"What is the 'trick'," you ask? Simple – I copied every page and prefixed it with a short character sequence, and then modified my cron job to still run every X minutes, but now call the "build" pages, redirecting the response (which is a web page, of course) into the "display" pages. In other words, make the display pages static by building them in the background every so often.

If you'd like to see exactly how I'm doing this for one page (the rest are similar), check out this stupidly-short shell script:

(time (/bin/curl -f http://datente.com/genindex.php > ~/temp.out)) 2>&1 | grep real

(The time is in there for my cron reports.)

Compare the run time to the [nearly] static version:

(time (/bin/curl -f http://datente.com/index.php > ~/temp.out)) 2>&1 | grep real

how did i never know about .ssh/config?

I’m sure folks have tried to explain this to me before, but it wasn’t until today that it finally clicked – using .ssh/config will save you a world of hurt when managing various systems from a Linux host (I imagine it works on other platforms, too – but I’ve only started using it on CentOS).

Following directions I found here, I started a config file on a server I use as a jump box. In it I have an entry for my web server, and I’ll be adding other frequently-accessed servers to it as time goes on.

Thanks, nerderati, man pages … and whomever else tried to explain this to me before but I didn’t grok.

wordpress plugins i use

As promised last time, I now have a page dedicated to the WordPress plugins I use.

Check it out, here.

use prettypress if you’re running a wordpress blog

Like my list of used Chrome Extensions, I’m building a list of recommended WordPress plugins.

But until I get it done, I have to give some pretty big props to PrettyPress. It’s a plugin that lets you edit in Visual, Text, and Markdown – the markup format of sites like reddit, GitHub,, GitLab, and the Stack Exchange family.

prettypress-screenshot

a couple months late – but my prediction was pretty close

Tesla’s Model 3 is debuting at $35,000.

That is distinctly in the range of most “normal” people to obtain.

It should be shipping sometime in 2017. I’d buy one.

improve your entropy pool in linux

A few years ago, I ran into a known issue with one of the products I use that manifests when the Red Hat Linux server it’s running on has a low entropy pool. And, as highlighted in that question, the steps I found 5 years ago didn’t work for me (turns out modifying the t parameter from ‘1’ to ‘.1’ did work (rngd -r /dev/urandom -o /dev/random -f -t .1), but I digress (and it’s no longer correct in CentOS 7 (the ‘t’ option, that is))).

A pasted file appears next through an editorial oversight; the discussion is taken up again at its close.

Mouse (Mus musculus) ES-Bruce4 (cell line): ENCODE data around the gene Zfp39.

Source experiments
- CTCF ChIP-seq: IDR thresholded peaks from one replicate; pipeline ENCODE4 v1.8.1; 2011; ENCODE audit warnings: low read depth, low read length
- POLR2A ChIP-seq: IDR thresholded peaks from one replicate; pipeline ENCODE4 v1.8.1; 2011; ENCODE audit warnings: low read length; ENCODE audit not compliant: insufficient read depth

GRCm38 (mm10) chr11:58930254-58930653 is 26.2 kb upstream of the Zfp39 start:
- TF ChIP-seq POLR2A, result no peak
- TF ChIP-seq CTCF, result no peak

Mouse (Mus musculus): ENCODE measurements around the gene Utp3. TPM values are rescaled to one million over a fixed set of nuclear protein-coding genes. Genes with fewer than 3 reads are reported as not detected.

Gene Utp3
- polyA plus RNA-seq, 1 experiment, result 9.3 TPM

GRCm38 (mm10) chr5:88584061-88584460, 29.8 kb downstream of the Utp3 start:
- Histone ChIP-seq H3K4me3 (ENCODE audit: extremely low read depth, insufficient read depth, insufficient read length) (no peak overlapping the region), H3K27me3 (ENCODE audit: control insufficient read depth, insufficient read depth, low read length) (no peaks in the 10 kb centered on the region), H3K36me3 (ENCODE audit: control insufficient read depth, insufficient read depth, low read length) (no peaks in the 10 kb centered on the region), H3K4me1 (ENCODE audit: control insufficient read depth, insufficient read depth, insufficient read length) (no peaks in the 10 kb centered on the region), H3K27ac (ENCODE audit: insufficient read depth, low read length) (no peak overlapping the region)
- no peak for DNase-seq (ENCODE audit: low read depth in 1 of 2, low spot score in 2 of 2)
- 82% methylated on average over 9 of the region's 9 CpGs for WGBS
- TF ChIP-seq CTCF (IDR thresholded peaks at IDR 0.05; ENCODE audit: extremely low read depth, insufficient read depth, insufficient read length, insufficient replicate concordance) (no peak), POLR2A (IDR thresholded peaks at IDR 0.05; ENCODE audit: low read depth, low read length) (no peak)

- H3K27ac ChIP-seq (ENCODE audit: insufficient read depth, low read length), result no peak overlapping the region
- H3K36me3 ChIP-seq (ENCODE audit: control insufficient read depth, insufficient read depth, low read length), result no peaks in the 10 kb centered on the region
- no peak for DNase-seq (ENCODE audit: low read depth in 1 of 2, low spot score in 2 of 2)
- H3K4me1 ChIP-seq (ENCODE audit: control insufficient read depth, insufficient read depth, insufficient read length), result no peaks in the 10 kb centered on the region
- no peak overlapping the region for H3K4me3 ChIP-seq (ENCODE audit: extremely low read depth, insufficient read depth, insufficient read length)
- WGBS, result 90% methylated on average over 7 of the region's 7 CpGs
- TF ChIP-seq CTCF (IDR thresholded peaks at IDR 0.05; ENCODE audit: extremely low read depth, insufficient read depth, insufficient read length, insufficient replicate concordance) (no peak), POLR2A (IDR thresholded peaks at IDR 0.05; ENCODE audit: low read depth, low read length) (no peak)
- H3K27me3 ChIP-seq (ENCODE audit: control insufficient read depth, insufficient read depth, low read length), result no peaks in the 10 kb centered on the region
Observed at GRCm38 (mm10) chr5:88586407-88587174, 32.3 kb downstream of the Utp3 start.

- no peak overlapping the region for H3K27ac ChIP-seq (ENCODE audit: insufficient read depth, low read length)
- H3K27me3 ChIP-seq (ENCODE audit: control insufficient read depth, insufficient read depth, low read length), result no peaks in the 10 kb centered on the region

In playing around with the Mozilla-provided SSL configurator, I noticed a line in the example SSL config that referenced “truerand”. After a little Googling, I found an opensource implementation called “twuewand“.

And a little more Googling about adding entropy, and I came across this interesting tutorial from Digital Ocean for “haveged” (which, interestingly-enough, allowed me to answer a 6-month-old question on Server Fault about CloudLinux).

Haveged “is an attempt to provide an easy-to-use, unpredictable random number generator based upon an adaptation of the HAVEGE algorithm. Haveged was created to remedy low-entropy conditions in the Linux random device that can occur under some workloads, especially on headless servers.”

And twuewand “is software that creates hardware-generated random data. It accomplishes this by exploiting the fact that the CPU clock and the RTC (real-time clock) are physically separate, and that time and work are not linked.”

For workloads that require lots of entropy (generating SSL keys, SSH keys, PGP keys, and pretty much anything else that wants lots of random (or strong pseudorandom) seeding), the very real problem of running out of entropy (especially on headless boxes or virtual machines) is something you can face quite easily / frequently.

Enter solutions like OpenRNG which are hardware entropy generators (that one is a USB dongle (see also this skh-tec post)). Those are awesome – unless you’re running in cloud space somewhere, or even just a “traditional” virtual machine.

One of the funny things about getting “random” data is that it’s actually very very hard to get. It’s easy to describe, but generating “truly” random data is incredibly difficult. (If you want to have an aneurysm (or you’re like me and think this stuff is unendingly fascinating), go read the Wikipedia entry on “Cryptographically Secure Pseudo Random Number Generator“.)

If you’re in a situation, though, like I was (and still am), where you need to maintain a relatively high quantity of fairly decent entropy (probably close to CSPRNG level), use haveged. And run twuewand occasionally – at the very least when starting Apache (at least if you’re running HTTPS – which you should be, since it’s so easy now).